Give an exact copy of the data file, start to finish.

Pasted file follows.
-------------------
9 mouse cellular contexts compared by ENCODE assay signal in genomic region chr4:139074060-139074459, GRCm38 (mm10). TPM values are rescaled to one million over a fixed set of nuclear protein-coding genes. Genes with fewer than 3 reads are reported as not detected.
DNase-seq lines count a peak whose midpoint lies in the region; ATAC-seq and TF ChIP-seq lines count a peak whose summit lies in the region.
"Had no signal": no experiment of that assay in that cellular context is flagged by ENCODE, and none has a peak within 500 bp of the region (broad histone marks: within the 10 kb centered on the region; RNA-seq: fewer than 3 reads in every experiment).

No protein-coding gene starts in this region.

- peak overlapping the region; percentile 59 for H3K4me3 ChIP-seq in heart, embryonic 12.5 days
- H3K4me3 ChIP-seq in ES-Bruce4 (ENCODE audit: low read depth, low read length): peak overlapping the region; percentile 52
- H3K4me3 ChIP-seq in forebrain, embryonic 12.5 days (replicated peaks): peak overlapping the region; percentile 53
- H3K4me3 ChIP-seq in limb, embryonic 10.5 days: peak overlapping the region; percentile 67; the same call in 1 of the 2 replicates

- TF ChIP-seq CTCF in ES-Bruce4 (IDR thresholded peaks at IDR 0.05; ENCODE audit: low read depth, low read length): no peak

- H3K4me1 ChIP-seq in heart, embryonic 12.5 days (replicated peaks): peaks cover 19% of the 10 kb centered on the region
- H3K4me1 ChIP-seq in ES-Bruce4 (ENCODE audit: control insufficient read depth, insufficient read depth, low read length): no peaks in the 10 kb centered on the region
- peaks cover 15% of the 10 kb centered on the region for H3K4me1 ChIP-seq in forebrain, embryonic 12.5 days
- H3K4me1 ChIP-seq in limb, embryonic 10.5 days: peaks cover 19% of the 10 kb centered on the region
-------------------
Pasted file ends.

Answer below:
9 mouse cellular contexts compared by ENCODE assay signal in genomic region chr4:139074060-139074459, GRCm38 (mm10). TPM values are rescaled to one million over a fixed set of nuclear protein-coding genes. Genes with fewer than 3 reads are reported as not detected.
DNase-seq lines count a peak whose midpoint lies in the region; ATAC-seq and TF ChIP-seq lines count a peak whose summit lies in the region.
"Had no signal": no experiment of that assay in that cellular context is flagged by ENCODE, and none has a peak within 500 bp of the region (broad histone marks: within the 10 kb centered on the region; RNA-seq: fewer than 3 reads in every experiment).

No protein-coding gene starts in this region.

- peak overlapping the region; percentile 59 for H3K4me3 ChIP-seq in heart, embryonic 12.5 days
- H3K4me3 ChIP-seq in ES-Bruce4 (ENCODE audit: low read depth, low read length): peak overlapping the region; percentile 52
- H3K4me3 ChIP-seq in forebrain, embryonic 12.5 days (replicated peaks): peak overlapping the region; percentile 53
- H3K4me3 ChIP-seq in limb, embryonic 10.5 days: peak overlapping the region; percentile 67; the same call in 1 of the 2 replicates

- TF ChIP-seq CTCF in ES-Bruce4 (IDR thresholded peaks at IDR 0.05; ENCODE audit: low read depth, low read length): no peak

- H3K4me1 ChIP-seq in heart, embryonic 12.5 days (replicated peaks): peaks cover 19% of the 10 kb centered on the region
- H3K4me1 ChIP-seq in ES-Bruce4 (ENCODE audit: control insufficient read depth, insufficient read depth, low read length): no peaks in the 10 kb centered on the region
- peaks cover 15% of the 10 kb centered on the region for H3K4me1 ChIP-seq in forebrain, embryonic 12.5 days
- H3K4me1 ChIP-seq in limb, embryonic 10.5 days: peaks cover 19% of the 10 kb centered on the region